President Trump signed an executive order on August 8, 2020, extending the payment pause and interest waiver for federal student loans held by the U.S. Department of Education through December 31, 2020.
The payment pause and interest waiver enacted by Congress in the Coronavirus Aid, Relief, and Economic Security Act (CARES Act) is set to expire on September 30, 2020.
Limited to Federal Loans
The executive order does not expand the payment pause and interest waiver to federal loans held by commercial lenders or to private student loans.
FFELP loans for which title was transferred to the U.S. Department of Education under the Ensuring Continued Access to Student Loans Act (ECASLA) in 2008-2009 and 2009-2010 are eligible, as are federal loans in the William D. Ford Federal Direct Loan Program (Direct Loans).
Borrowers of federal student loans held by commercial lenders in the Federal Family Education Loan (FFEL) program can consolidate their loans into a Federal Direct Consolidation Loan to qualify.
More than 35 million borrowers have federal student loans in the Direct Loan program that qualify for the payment pause and interest waiver.
The executive order does not provide any financial relief for borrowers of private student loans.
Use our Cost of Deferment Calculator to evaluate the impact of interest capitalization at the end of a deferment or forbearance on the monthly loan payment and the cost of the loan, assuming that the loan payments are re-amortized after the deferment or forbearance.
Not All Benefits May Be Extended
The extended payment pause and interest waiver is expected to be automatic, just like the one enacted by the CARES Act.
It is unclear, however, whether the paused payments will still count toward Public Service Loan Forgiveness and the forgiveness after 20 or 25 years in the income-driven repayment plans. It is also unclear whether the paused payments will count toward the rehabilitation of defaulted federal student loans.
The executive order implements the extension of the payment pause and interest waiver by modifying the economic hardship deferment.
However, the statute limits the economic hardship deferment to 3 years for borrowers who have experienced or are experiencing an economic hardship. The federal government pays the interest on subsidized loans during the economic hardship deferment but not unsubsidized loans.
The economic hardship deferment counts toward the forgiveness after 25 years in an income-driven repayment plan, per 20 USC 1098e(b)(7), but does not count toward Public Service Loan Forgiveness.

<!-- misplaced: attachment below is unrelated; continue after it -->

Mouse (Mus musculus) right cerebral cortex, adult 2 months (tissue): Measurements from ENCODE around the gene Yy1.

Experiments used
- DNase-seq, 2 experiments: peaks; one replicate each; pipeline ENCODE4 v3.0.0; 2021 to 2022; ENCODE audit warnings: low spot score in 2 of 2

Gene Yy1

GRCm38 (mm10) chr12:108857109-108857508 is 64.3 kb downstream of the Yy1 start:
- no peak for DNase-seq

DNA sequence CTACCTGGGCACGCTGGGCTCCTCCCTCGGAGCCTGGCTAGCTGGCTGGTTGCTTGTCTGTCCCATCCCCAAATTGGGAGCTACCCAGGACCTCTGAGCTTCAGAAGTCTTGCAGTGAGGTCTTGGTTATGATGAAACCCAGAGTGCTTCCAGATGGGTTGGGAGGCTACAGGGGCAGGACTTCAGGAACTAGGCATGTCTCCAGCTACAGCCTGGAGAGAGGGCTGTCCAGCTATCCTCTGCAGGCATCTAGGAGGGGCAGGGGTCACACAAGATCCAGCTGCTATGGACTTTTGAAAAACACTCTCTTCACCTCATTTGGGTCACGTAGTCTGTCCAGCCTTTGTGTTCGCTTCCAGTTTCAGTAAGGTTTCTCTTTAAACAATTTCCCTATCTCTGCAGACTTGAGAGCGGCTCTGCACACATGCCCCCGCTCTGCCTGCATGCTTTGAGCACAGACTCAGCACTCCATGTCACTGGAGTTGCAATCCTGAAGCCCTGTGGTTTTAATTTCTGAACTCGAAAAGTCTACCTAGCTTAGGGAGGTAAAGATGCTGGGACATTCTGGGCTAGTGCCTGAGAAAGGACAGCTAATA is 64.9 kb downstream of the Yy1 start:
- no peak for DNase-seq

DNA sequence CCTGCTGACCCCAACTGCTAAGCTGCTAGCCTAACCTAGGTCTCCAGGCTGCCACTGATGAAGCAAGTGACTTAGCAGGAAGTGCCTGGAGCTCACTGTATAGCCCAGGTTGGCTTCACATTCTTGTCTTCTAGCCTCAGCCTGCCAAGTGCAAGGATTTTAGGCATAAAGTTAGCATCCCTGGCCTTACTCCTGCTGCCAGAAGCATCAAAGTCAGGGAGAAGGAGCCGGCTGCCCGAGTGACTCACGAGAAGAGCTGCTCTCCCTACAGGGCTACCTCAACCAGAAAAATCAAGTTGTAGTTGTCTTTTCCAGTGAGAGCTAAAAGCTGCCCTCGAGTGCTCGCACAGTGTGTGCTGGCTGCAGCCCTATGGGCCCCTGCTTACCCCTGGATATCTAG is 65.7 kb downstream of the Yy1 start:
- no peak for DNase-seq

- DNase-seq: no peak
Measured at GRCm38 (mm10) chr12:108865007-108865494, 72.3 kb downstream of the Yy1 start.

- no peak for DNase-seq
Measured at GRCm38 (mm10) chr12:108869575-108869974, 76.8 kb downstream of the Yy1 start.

An economic hardship is defined in 20 USC 1085(o) as limited to borrowers who are working full-time and earning less than the federal minimum wage or less than 150% of the poverty line or who satisfy criteria based on the borrower’s income and debt-to-income ratio.
The House passed the Heroes Act on May 15, 2020, which would not only have extended the payment pause for a year, as opposed to just three months, but also expanded it to include commercially-held federal loans and private student loans in addition to Direct Loans.
This legislation is stalled in the Senate, where the HEALS Act does not include any extension to the payment pause and interest waiver.
President Lacks Legal Authority for an Interest Waiver
The President does not have the legal authority to implement the executive order. Only Congress has the authority to appropriate funds. Waiving the interest on Direct Loans for 3 months will cost more than $15 billion.
Although the U.S. Department of Education could issue new regulations to modify the economic hardship deferment through an interim final rule or negotiated rulemaking, they are limited to operating within the confines of the statute.
The executive order mentions “waivers and modifications” to the economic hardship deferment, an allusion to the waiver authority under 20 USC 1087hh(2), which allows the Secretary of Education to “enforce, pay, compromise, waive, or release” government-held federal student loans. (The authority under 20 USC 1087hh(1) is perhaps more appropriate, since it allows the Secretary of Education to “consent to modification, with respect to rate of interest, …”
This is the same authority that some people have argued would have provided Senator Warren, had she been elected President, to forgive all federal student loans without Congressional action.
However, the preamble to that section of the Higher Education Act of 1965 says “In carrying out the provisions of this part, the Secretary is authorized,” so the authority is constrained by the programs as defined by Congress.
Nevertheless, it is unlikely that anybody is going to file a court challenge to the executive order extending the student loan payment pause and interest waiver.
The President may have issued the executive order to goad Congress into action, since Congressional leadership may not want to set a precedent in which the President asserts such authority. The CARES Act, for example, encoded the previous payment pause and interest waiver into law two weeks after the President announced it on March 13, 2020.
Advice to Borrowers
Just as with the original payment pause, borrowers who are still employed should first use the savings to build an emergency fund and then pay off high-interest debt, such as credit card debt.
Borrowers with federal student loans in the FFEL program may wish to consolidate those loans into the Direct Loan program to qualify for the payment pause and interest waiver.
Private student loans are offering a 90-day COVID-19 forbearance upon request. Borrowers of private student loans who are struggling financially should contact their loan servicer to ask about this forbearance and other options for financial relief.